Is Left Ventricular Hypertrophy Early Regression Possible?
Quintana-Villamandos Begona 1-3* and Delgado-Baeza Emilio3
1Department of Anesthesia and Intensive Care Unit, Hospital General Universitario Gregorio Maranon, Madrid, Spain
2Department of Pharmacology, Faculty of Medicine Universidad Complutense, Madrid, Spain
3Health Research Institute Gregorio Maranon, Madrid, Spain
*Corresponding author: Quintana-Villamandos B, Department of Anesthesia and Intensive Care Unit, Hospital General Universitario Gregorio Maranon, Madrid, Spain, E-mail: email@example.com
Int J Anesthetic Anesthesiol, IJAA-1-008, (Volume 1, Issue 2), Editorial; ISSN: 2377-4630
Received: September 28, 2014 | Accepted: September 29, 2014 | Published: September 30, 2014
Citation: Begona QV, Emilio DB (2014) Is Left Ventricular Hypertrophy Early Regression Possible? Int J Anesthetic Anesthesiol 1:008. 10.23937/2377-4630/1008
Copyright: © 2014 Begona QV, et al. This is an open-access article distributed under the terms of the Creative Commons Attribution License, which permits unrestricted use, distribution, and reproduction in any medium, provided the original author and source are credited.
It is well established that hypertension is associated with increased cardiovascular morbidity and mortality. Left Ventricular Hypertrophy (LVH) is a relevant problem in patients with hypertension because of its role in long-term severe cardiovascular diseases, including ventricular arrhythmia, congestive heart failure, myocardial infarction, stroke and sudden death. There is a relationship between the regression of LVH and a decreased morbidity and mortality . Treatment to achieve regression of LVH is a goal in clinical practice, however, there are some questions that need to be considered:
First, does the regression of LVH guarantee a normal ventricle? It is well known that pathophysiological characteristics of LVH involve changes in structure, function and metabolism myocardial. However, the regression of LVH seems to involve a different transcriptional program from that operating during induction of LVH that not guarantee a normal ventricle. An interesting study shows that 55 genes participated in the induction and regression of LVH, however, 32 genes were altered only during induction and 8 were altered only during regression. Induction and regression both process involve different set of genes .
Second, in the literature we found that LVH is reversed by antihypertensive therapy, however, is the translation of these findings into clinical practice possible? The translation of these results is difficult by the limitations of study: small sample size, short duration, lack of comparison between agents, unrepresentative populations, unblended studies, and inappropriate statistical methods . We need future clinical trials randomized that avoid these limitations.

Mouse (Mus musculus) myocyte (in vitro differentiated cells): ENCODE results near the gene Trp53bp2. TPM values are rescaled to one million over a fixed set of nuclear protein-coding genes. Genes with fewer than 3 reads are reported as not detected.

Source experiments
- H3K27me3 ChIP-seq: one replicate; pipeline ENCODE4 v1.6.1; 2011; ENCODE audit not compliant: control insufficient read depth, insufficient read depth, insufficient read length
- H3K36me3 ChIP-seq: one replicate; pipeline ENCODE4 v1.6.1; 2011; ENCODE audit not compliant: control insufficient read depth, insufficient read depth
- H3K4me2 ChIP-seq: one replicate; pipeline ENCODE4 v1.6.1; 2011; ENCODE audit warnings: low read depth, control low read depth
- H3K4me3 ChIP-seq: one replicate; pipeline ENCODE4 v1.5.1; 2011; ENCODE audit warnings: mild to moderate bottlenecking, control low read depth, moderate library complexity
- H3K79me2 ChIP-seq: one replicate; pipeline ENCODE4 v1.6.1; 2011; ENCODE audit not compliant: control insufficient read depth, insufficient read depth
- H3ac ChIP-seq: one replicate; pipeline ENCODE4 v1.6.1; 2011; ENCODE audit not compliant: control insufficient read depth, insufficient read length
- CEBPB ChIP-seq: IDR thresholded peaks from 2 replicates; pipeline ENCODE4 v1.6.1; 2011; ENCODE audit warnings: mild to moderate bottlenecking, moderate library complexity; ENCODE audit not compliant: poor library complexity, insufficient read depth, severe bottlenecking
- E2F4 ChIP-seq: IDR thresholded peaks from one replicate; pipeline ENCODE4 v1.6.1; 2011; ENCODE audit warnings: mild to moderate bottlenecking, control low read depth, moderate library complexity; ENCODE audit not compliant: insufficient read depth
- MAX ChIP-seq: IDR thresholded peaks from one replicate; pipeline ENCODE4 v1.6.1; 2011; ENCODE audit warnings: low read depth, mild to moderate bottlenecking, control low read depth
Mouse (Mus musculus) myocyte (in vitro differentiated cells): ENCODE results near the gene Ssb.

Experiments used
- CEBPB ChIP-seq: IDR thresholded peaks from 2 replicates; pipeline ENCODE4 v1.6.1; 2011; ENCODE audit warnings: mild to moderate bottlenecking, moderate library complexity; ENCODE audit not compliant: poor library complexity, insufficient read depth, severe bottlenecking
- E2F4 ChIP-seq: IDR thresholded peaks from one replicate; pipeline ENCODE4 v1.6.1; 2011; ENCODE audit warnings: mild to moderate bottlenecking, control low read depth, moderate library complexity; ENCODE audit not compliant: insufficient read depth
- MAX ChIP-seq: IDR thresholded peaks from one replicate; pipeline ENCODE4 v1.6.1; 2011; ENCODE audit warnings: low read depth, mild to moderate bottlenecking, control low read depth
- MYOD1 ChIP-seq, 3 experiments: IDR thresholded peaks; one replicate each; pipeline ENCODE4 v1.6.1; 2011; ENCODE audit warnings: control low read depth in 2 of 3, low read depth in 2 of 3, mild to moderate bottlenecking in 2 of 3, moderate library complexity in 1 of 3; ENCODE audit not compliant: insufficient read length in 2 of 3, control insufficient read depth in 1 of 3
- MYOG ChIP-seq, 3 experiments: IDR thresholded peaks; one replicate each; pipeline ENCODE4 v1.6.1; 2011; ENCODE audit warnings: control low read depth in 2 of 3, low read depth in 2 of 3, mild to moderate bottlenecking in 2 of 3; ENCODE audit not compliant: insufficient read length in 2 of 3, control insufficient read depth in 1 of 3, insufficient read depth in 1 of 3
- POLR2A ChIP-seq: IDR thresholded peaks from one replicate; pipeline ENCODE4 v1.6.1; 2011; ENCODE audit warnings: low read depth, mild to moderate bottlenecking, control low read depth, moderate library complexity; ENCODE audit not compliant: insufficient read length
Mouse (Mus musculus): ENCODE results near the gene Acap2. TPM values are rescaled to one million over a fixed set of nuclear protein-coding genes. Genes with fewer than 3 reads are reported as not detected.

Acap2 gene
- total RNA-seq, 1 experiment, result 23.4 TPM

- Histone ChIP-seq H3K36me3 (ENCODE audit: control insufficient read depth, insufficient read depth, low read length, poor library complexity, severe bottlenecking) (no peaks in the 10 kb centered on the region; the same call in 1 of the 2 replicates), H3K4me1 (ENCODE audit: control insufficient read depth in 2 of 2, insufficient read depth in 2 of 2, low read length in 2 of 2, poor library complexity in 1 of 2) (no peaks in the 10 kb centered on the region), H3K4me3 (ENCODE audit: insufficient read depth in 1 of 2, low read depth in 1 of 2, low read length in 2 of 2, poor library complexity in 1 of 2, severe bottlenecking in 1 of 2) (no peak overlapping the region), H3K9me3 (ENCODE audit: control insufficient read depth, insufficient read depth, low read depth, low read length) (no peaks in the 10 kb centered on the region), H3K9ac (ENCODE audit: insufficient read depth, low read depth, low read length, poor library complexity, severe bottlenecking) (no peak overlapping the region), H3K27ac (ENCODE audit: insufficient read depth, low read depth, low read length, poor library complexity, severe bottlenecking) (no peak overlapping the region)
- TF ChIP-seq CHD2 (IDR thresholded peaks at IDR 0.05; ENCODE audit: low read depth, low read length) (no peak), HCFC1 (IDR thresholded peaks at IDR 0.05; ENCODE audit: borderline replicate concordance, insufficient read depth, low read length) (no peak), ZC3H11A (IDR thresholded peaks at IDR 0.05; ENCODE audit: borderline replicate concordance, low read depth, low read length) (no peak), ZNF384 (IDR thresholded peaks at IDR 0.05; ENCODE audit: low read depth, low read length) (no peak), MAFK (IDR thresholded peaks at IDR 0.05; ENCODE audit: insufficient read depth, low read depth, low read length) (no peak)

Third, is early regression of LVH possible? Several clinical and experimental animal studies have shown that cardiac hypertrophy is reversed by various antihypertensive drugs (angiotensin-converting enzyme inhibitors, angiotensin receptor blockers, b-adrenergic blockers, calcium channel blockers and diuretics), although they have been based on long-term therapy.
In our laboratory, we have recently shown that esmolol reverses early LVH in a model of spontaneous genetic hypertension (spontaneously hypertensive rat) . Esmolol produced early reduction of left ventricular mass, early changes in cross-sectional area of left ventricular cardiomyocytes, and a marked decrease in the glucose metabolism of the hypertrophied ventricle. This is the ?rst study to associate a regression of LVH in a markedly short period of treatment (48 hours) with a ß-blocker. However, it will have to be supported by further randomized prospective studies. If these results were con?rmed in humans, esmolol could be taken into consideration for the treatment of LVH in critical care units.
Finally, in clinical practice, regression of Left Ventricular Hypertrophy (LVH) is important because it may be associated with an improvement of prognosis. This prognosis may be related to early detection of LVH, early initiation of treatment, the type of antihypertensive therapy (it has been reported that there is difference between antihypertensive drugs in the regression of LVH), and the left ventricular geometry (there is evidence that the highest risk cardiovascular occurs in concentric hypertrophy).
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